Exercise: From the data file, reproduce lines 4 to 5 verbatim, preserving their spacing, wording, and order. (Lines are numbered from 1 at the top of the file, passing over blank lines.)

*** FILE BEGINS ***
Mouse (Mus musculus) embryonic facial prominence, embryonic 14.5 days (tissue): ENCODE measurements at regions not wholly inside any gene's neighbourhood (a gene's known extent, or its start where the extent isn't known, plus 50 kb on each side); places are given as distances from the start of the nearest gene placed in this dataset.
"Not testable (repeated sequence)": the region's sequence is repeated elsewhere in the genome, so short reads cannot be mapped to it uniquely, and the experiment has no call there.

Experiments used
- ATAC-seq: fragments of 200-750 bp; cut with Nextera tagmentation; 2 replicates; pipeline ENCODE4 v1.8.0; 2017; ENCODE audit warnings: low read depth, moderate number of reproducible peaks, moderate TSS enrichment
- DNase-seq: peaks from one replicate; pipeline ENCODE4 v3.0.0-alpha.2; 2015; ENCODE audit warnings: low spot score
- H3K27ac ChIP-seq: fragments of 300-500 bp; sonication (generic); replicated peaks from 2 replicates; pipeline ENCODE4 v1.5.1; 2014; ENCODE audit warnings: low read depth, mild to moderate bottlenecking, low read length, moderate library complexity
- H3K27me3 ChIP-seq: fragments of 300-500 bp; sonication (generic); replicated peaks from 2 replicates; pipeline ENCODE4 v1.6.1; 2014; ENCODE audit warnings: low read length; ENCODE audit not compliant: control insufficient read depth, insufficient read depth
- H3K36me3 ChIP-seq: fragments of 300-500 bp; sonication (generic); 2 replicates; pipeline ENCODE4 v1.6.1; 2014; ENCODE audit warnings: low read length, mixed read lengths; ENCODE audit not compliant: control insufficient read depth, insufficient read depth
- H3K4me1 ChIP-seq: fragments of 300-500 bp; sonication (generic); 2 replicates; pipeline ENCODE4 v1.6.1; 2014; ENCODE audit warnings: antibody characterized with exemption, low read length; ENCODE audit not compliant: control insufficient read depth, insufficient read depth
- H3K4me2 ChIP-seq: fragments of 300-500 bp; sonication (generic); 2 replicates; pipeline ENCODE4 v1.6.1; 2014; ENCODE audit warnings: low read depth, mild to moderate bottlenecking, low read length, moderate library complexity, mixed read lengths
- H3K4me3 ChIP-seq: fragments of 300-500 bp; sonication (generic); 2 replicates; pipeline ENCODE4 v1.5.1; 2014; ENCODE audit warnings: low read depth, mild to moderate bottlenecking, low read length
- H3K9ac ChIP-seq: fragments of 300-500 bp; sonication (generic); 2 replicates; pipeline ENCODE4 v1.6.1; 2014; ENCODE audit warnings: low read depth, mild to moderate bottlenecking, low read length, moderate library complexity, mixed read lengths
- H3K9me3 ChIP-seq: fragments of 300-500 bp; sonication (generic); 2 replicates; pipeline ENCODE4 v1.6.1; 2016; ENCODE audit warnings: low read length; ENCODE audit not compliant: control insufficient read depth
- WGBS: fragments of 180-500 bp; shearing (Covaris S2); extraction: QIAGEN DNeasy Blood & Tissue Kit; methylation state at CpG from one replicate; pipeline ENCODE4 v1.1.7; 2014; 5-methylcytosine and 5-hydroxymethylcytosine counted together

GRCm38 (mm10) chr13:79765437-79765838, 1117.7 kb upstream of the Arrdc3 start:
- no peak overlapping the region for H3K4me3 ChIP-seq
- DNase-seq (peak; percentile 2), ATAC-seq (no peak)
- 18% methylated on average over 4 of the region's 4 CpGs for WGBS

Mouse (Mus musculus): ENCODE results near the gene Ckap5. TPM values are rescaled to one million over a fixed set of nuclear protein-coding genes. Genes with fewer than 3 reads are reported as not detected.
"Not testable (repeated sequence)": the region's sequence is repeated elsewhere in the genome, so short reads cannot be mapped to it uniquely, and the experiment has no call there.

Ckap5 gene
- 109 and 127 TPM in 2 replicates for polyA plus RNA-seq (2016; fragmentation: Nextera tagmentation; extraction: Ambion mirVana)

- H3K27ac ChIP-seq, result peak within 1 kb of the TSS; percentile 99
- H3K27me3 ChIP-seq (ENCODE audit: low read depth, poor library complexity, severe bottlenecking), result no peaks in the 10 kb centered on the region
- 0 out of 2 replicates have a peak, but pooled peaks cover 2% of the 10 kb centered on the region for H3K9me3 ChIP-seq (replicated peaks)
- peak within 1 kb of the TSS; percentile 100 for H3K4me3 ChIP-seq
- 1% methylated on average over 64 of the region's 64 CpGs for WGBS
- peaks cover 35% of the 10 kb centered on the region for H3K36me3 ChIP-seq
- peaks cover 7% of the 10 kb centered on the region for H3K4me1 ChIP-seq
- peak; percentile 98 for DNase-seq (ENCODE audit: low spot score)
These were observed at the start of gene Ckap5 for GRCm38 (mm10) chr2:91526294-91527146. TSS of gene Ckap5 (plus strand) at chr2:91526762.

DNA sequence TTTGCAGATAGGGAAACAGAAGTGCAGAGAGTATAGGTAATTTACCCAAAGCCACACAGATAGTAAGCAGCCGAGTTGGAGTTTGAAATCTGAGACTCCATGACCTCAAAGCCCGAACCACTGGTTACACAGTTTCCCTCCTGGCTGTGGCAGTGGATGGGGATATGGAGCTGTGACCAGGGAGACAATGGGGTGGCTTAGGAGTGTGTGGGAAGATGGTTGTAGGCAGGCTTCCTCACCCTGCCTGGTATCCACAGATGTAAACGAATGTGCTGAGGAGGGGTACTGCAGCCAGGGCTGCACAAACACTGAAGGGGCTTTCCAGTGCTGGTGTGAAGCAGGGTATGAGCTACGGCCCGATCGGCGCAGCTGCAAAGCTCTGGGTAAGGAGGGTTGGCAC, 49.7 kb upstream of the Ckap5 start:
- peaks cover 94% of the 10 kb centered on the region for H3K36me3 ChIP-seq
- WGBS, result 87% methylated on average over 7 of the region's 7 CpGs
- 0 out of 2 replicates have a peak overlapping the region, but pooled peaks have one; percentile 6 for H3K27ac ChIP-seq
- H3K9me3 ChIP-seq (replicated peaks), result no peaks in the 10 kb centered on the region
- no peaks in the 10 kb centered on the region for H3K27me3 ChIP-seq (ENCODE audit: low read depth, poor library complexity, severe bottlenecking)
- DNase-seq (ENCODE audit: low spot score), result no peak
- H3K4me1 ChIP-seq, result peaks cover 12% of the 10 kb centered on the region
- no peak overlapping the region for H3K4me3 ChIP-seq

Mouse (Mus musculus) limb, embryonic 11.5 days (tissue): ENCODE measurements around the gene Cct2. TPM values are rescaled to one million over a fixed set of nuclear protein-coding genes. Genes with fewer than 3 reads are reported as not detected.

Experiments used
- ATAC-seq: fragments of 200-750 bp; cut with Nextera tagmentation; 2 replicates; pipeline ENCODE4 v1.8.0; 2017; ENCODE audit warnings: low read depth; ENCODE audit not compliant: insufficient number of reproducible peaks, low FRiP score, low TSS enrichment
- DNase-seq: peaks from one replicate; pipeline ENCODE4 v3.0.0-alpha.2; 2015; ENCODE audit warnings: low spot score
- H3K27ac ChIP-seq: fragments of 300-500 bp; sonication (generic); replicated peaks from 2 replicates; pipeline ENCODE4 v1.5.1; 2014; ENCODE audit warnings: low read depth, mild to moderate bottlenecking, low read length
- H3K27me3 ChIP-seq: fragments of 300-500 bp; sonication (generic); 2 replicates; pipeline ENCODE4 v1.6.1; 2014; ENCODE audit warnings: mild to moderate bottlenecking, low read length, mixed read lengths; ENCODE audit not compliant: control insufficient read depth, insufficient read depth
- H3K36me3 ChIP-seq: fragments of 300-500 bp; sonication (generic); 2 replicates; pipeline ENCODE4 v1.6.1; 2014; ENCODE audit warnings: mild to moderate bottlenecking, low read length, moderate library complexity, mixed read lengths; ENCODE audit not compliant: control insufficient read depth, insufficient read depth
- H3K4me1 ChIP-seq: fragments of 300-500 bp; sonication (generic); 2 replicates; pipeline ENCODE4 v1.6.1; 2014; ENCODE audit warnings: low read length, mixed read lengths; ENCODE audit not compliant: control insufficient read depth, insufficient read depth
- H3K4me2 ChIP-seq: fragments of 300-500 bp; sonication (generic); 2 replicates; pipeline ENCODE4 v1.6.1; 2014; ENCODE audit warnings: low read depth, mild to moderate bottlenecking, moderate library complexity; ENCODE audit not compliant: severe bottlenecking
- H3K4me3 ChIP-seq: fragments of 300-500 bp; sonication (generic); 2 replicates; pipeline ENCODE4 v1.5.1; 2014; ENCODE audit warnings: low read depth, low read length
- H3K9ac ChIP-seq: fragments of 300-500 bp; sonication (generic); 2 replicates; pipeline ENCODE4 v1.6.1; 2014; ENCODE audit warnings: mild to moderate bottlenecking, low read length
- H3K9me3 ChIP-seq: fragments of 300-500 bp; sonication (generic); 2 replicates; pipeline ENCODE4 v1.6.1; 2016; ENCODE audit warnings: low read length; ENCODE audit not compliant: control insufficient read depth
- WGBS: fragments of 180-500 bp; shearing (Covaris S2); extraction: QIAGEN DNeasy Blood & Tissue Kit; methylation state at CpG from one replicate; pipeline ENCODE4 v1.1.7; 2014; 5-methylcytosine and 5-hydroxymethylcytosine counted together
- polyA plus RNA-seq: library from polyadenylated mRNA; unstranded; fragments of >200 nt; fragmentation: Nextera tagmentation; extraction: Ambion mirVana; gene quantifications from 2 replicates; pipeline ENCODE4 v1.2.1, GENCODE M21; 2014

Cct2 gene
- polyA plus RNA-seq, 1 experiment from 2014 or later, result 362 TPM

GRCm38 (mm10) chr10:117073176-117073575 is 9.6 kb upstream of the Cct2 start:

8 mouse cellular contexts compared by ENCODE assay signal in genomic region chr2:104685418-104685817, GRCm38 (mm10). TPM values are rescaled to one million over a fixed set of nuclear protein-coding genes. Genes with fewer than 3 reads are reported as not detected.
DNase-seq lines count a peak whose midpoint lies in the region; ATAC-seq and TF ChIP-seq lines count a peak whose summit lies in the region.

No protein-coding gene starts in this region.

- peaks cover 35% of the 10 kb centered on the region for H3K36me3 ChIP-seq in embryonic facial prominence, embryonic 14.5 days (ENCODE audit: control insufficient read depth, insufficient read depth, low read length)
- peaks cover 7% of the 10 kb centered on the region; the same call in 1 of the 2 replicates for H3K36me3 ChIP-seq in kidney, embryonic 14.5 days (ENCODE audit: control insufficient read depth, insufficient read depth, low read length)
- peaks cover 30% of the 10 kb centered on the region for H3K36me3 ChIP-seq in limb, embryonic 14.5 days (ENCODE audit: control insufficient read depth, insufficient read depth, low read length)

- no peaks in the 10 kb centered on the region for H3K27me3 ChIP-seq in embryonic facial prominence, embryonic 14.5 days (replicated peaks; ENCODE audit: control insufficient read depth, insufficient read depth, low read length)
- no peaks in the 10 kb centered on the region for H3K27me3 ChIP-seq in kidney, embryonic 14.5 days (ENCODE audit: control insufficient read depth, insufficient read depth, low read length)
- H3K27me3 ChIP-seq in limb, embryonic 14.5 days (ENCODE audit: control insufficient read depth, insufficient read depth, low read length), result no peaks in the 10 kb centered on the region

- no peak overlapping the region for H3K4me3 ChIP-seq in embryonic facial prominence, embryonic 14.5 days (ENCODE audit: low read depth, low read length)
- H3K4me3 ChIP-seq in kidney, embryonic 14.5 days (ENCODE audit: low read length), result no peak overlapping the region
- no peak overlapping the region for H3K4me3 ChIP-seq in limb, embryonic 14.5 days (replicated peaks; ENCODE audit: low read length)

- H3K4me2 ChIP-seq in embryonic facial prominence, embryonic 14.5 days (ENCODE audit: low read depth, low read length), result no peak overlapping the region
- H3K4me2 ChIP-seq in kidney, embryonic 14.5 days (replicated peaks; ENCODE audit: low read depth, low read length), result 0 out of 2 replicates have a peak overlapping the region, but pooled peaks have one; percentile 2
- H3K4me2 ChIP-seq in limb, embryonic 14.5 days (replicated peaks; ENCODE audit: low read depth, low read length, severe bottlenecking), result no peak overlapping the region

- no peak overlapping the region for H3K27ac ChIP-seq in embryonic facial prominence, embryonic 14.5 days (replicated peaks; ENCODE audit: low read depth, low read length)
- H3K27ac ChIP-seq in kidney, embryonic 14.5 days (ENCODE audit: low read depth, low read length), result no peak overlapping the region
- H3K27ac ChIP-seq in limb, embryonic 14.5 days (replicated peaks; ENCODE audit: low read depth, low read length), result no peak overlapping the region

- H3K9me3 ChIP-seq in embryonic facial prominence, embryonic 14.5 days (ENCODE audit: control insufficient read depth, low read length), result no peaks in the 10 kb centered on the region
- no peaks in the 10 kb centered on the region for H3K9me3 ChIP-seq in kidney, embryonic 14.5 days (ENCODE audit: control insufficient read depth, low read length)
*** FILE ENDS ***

- ATAC-seq: fragments of 200-750 bp; cut with Nextera tagmentation; 2 replicates; pipeline ENCODE4 v1.8.0; 2017; ENCODE audit warnings: low read depth, moderate number of reproducible peaks, moderate TSS enrichment
- DNase-seq: peaks from one replicate; pipeline ENCODE4 v3.0.0-alpha.2; 2015; ENCODE audit warnings: low spot score